In the world of cars, only one manufacturer – Mazda – truly persevered with the ‘Wankel’ rotary engine. Although they never really took off for motorcycle use either, far more manufacturers of two-wheeled products had a go. It’s easy to see why – one of these reciprocating engines makes way more sense in the frame of a bike than under the bonnet of a car.
With a much lighter object to propel, the lack of torque isn’t an issue, and neither is how high you have to rev them to get anywhere – in a bike, that’s par for the course. Crucially, rotary engines make a lot of power for their size and weight.
By the late 1980s, then-struggling Norton had already been dabbling in rotary-engined bikes for years. An employee called Brian Crighton thought such a thing would be ideal for a new motorsport assault. He developed a 588cc, liquid-cooled twin-rotor engine from one of the company’s Interpol 2 police into something far more potent – famously doing so in a caretaker’s shed.
The initially reluctant higher-ups were impressed with Crighton’s results. A little further down the line, John Player Special-liveried RCW588 race bikes were doing all sorts of winning, picking up trophies at the Isle of Man TT, British F1 and more.
The Norton F1 came along in 1988 as the first road-going counterpart for the RCW588. Just like the racer, it had a 588cc twin-rotor engine sitting in an aluminium frame made by Spondon and was largely hand-built. The F1 was good for 95bhp at silky-smooth 9,500rpm, topping out 1,000rpm later.
Norton charged the equivalent of £35,000 in today’s money for the F1 and only made 140. Later this bike morphed into the sharper F1 Sport, made in even smaller numbers. No one seems to know the exact figure, but it’s widely accepted to be around 70.
Production of the F1 Sport ended in 1994. Saddled with debt and motorsport glory behind them, Norton didn’t last much longer. The company was revived in 2008 before going into administration last year amidst scandalous circumstances.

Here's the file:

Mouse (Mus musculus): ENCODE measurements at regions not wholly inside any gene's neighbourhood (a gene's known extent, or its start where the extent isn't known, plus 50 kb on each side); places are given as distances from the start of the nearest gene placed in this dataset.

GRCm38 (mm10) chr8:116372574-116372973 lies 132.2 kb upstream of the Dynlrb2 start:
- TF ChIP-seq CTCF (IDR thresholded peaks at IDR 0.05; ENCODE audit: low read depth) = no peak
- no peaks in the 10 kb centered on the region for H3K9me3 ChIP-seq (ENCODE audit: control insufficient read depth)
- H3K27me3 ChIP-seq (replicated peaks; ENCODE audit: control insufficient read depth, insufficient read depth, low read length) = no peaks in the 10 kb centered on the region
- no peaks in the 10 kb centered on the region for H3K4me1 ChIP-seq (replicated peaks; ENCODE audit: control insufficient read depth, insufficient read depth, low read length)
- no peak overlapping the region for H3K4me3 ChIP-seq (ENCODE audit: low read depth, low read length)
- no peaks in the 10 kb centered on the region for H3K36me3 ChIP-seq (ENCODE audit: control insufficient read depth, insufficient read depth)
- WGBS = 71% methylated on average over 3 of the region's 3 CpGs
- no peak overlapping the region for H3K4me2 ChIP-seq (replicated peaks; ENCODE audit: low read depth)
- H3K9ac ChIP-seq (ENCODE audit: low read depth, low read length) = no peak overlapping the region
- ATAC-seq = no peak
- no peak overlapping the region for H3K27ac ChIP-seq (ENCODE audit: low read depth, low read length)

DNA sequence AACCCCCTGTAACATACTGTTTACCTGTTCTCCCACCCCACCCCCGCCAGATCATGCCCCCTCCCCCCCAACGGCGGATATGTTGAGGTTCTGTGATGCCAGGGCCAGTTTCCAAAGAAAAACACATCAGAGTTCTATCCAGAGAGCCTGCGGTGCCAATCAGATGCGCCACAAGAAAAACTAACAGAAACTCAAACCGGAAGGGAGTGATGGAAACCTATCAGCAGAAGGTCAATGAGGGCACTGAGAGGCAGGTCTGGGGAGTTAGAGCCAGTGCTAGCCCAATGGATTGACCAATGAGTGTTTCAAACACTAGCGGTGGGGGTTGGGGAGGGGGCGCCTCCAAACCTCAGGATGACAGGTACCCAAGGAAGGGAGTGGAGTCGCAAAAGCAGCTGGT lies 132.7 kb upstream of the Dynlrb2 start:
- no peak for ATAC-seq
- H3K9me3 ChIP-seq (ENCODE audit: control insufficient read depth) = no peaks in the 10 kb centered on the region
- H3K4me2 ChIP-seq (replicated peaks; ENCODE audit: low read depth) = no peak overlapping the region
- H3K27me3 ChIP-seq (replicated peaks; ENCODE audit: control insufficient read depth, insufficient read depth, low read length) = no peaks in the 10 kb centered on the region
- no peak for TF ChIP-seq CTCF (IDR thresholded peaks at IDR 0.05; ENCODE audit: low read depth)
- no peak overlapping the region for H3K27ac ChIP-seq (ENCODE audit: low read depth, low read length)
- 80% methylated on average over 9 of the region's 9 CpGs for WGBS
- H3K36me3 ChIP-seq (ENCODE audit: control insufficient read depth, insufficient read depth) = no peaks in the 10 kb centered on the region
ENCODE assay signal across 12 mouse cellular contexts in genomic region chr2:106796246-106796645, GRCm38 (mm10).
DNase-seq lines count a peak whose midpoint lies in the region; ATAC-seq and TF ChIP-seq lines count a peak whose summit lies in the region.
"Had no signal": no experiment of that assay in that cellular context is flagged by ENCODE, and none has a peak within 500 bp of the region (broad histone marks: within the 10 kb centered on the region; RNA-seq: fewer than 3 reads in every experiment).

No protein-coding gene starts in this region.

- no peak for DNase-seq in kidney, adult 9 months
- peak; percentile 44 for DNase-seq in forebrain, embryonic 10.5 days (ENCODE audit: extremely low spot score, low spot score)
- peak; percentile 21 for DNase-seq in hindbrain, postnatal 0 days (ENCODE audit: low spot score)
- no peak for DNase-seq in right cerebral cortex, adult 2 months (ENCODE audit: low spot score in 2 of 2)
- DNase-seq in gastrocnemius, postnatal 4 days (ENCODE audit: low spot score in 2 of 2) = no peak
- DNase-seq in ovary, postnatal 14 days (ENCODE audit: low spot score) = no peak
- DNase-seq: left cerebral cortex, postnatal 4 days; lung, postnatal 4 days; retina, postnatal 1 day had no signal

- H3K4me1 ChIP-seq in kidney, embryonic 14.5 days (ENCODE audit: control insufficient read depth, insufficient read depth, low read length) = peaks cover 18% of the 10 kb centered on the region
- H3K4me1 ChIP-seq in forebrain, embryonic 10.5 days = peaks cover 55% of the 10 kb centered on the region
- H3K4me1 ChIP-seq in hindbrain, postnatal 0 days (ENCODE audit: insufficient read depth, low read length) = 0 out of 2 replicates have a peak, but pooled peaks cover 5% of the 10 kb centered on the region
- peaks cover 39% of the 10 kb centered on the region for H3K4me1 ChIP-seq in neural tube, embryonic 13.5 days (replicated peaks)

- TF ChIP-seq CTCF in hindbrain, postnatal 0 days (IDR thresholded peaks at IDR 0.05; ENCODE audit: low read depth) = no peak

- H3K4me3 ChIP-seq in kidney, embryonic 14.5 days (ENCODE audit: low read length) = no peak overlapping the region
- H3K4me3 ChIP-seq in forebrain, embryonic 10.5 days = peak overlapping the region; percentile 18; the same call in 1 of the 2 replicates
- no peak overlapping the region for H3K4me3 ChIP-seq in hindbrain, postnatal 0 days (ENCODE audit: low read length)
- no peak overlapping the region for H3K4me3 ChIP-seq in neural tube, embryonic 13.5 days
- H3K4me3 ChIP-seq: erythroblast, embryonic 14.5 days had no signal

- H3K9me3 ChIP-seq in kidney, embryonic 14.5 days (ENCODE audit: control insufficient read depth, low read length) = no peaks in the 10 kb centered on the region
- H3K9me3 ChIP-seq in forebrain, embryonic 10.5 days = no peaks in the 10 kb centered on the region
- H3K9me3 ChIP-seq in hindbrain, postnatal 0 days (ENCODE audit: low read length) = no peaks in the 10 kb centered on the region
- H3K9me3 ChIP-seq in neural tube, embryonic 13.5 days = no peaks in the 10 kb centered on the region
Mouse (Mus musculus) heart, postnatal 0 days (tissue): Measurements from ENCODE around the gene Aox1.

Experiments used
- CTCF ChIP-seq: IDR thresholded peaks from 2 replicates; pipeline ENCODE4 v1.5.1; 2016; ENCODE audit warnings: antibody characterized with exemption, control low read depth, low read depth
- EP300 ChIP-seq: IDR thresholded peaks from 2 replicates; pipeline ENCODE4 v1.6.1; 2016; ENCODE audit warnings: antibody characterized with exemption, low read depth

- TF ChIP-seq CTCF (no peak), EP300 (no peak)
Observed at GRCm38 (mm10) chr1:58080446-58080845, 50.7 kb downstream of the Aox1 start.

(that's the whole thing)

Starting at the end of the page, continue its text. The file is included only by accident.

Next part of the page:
As for the rotary engine, no major player bothered with it in following the F1 Sport’s demise, despite once looking like the next big thing for bikes. The reason? Just as was the case for cars, they’re not clean nor efficient enough, and yes, there is the longevity of apex seals to think about.
See also: 6 Fascinating Rotary Cars – That Aren’t Mazda RXs
Brian Crighton’s new concern Crighton Motorcycles will happily sell you its CR700W – effectively a spiritual successor to the F1 – for a whopping £85,000. Alternatively, you could pick up a used F1. Given the low production numbers, they don’t come up for sale that often, but Car & Classic is about to auction two online – an F1 and an F1 Sport, both from the same owner.
The bike you see in these images is the Sport. It was first registered in December 1991 to a man on the Isle of White, one of only three customers to spec the two-seater version. He clocked 35,000 miles on the bike before a stroke stopped him riding, laying the bike up for eight years and subsequently selling it to the current keeper. It was fully restored by a Norton engineer, and it is up for sale due to the owner wanting to downsize his collection.
Neither will be cheap, though, judging by an F1 which sold via Bonhams last year for £40,250.
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